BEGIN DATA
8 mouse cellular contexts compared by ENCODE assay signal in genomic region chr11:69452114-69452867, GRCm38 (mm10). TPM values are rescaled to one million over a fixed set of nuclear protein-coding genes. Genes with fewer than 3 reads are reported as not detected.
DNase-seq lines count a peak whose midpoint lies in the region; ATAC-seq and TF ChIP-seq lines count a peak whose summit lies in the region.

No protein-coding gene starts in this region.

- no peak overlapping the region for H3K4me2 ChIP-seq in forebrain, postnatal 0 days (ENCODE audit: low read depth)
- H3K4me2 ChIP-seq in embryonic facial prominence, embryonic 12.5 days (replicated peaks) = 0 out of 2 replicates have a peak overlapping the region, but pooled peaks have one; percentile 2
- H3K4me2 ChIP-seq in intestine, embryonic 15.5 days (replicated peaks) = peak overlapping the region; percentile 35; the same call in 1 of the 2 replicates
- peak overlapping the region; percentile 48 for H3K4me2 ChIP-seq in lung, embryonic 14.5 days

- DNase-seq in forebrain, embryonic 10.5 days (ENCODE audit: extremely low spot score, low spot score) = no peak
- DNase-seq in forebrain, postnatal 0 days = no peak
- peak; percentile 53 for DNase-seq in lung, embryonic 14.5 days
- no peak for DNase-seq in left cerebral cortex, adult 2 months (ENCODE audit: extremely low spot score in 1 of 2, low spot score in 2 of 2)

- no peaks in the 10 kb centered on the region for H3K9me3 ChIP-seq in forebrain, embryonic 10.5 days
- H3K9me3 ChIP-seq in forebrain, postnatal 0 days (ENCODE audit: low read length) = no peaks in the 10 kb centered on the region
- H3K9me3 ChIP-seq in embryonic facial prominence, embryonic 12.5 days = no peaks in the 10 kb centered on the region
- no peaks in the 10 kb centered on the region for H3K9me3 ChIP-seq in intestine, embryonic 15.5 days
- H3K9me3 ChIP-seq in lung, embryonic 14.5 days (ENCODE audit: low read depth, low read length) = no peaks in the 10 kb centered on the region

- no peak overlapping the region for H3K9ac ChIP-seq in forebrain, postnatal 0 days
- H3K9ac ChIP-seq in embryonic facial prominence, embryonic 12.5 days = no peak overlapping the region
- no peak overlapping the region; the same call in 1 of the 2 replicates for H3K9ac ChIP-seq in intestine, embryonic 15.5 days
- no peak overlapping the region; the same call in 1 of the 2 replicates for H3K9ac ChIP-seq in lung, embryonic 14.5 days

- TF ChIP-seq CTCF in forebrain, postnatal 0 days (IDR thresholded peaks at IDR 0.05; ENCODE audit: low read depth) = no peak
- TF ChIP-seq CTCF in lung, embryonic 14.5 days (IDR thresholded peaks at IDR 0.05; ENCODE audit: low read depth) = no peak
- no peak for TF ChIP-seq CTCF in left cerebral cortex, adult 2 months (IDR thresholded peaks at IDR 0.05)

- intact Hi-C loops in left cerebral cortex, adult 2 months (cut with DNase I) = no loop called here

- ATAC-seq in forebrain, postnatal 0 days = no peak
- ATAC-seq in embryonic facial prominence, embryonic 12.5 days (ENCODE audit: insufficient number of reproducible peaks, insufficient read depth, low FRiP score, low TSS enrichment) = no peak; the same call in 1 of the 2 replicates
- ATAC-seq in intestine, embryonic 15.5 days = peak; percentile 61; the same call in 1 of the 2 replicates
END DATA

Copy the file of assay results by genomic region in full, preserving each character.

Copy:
8 mouse cellular contexts compared by ENCODE assay signal in genomic region chr11:69452114-69452867, GRCm38 (mm10). TPM values are rescaled to one million over a fixed set of nuclear protein-coding genes. Genes with fewer than 3 reads are reported as not detected.
DNase-seq lines count a peak whose midpoint lies in the region; ATAC-seq and TF ChIP-seq lines count a peak whose summit lies in the region.

No protein-coding gene starts in this region.

- no peak overlapping the region for H3K4me2 ChIP-seq in forebrain, postnatal 0 days (ENCODE audit: low read depth)
- H3K4me2 ChIP-seq in embryonic facial prominence, embryonic 12.5 days (replicated peaks) = 0 out of 2 replicates have a peak overlapping the region, but pooled peaks have one; percentile 2
- H3K4me2 ChIP-seq in intestine, embryonic 15.5 days (replicated peaks) = peak overlapping the region; percentile 35; the same call in 1 of the 2 replicates
- peak overlapping the region; percentile 48 for H3K4me2 ChIP-seq in lung, embryonic 14.5 days

- DNase-seq in forebrain, embryonic 10.5 days (ENCODE audit: extremely low spot score, low spot score) = no peak
- DNase-seq in forebrain, postnatal 0 days = no peak
- peak; percentile 53 for DNase-seq in lung, embryonic 14.5 days
- no peak for DNase-seq in left cerebral cortex, adult 2 months (ENCODE audit: extremely low spot score in 1 of 2, low spot score in 2 of 2)

- no peaks in the 10 kb centered on the region for H3K9me3 ChIP-seq in forebrain, embryonic 10.5 days
- H3K9me3 ChIP-seq in forebrain, postnatal 0 days (ENCODE audit: low read length) = no peaks in the 10 kb centered on the region
- H3K9me3 ChIP-seq in embryonic facial prominence, embryonic 12.5 days = no peaks in the 10 kb centered on the region
- no peaks in the 10 kb centered on the region for H3K9me3 ChIP-seq in intestine, embryonic 15.5 days
- H3K9me3 ChIP-seq in lung, embryonic 14.5 days (ENCODE audit: low read depth, low read length) = no peaks in the 10 kb centered on the region

- no peak overlapping the region for H3K9ac ChIP-seq in forebrain, postnatal 0 days
- H3K9ac ChIP-seq in embryonic facial prominence, embryonic 12.5 days = no peak overlapping the region
- no peak overlapping the region; the same call in 1 of the 2 replicates for H3K9ac ChIP-seq in intestine, embryonic 15.5 days
- no peak overlapping the region; the same call in 1 of the 2 replicates for H3K9ac ChIP-seq in lung, embryonic 14.5 days

- TF ChIP-seq CTCF in forebrain, postnatal 0 days (IDR thresholded peaks at IDR 0.05; ENCODE audit: low read depth) = no peak
- TF ChIP-seq CTCF in lung, embryonic 14.5 days (IDR thresholded peaks at IDR 0.05; ENCODE audit: low read depth) = no peak
- no peak for TF ChIP-seq CTCF in left cerebral cortex, adult 2 months (IDR thresholded peaks at IDR 0.05)

- intact Hi-C loops in left cerebral cortex, adult 2 months (cut with DNase I) = no loop called here

- ATAC-seq in forebrain, postnatal 0 days = no peak
- ATAC-seq in embryonic facial prominence, embryonic 12.5 days (ENCODE audit: insufficient number of reproducible peaks, insufficient read depth, low FRiP score, low TSS enrichment) = no peak; the same call in 1 of the 2 replicates
- ATAC-seq in intestine, embryonic 15.5 days = peak; percentile 61; the same call in 1 of the 2 replicates